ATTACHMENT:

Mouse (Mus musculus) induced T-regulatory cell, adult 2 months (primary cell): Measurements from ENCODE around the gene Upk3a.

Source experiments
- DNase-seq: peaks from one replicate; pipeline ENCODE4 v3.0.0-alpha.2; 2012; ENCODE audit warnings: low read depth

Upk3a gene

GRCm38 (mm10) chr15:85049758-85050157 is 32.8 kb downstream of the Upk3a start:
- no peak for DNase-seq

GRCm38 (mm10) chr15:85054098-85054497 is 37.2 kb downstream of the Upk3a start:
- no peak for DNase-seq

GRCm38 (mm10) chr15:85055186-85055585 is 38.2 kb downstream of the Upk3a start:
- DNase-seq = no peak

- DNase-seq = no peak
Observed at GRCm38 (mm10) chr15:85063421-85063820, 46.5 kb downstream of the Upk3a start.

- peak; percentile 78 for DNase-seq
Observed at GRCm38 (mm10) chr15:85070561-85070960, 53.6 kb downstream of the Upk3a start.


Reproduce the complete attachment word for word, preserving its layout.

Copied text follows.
Mouse (Mus musculus) induced T-regulatory cell, adult 2 months (primary cell): Measurements from ENCODE around the gene Upk3a.

Source experiments
- DNase-seq: peaks from one replicate; pipeline ENCODE4 v3.0.0-alpha.2; 2012; ENCODE audit warnings: low read depth

Upk3a gene

GRCm38 (mm10) chr15:85049758-85050157 is 32.8 kb downstream of the Upk3a start:
- no peak for DNase-seq

GRCm38 (mm10) chr15:85054098-85054497 is 37.2 kb downstream of the Upk3a start:
- no peak for DNase-seq

GRCm38 (mm10) chr15:85055186-85055585 is 38.2 kb downstream of the Upk3a start:
- DNase-seq = no peak

- DNase-seq = no peak
Observed at GRCm38 (mm10) chr15:85063421-85063820, 46.5 kb downstream of the Upk3a start.

- peak; percentile 78 for DNase-seq
Observed at GRCm38 (mm10) chr15:85070561-85070960, 53.6 kb downstream of the Upk3a start.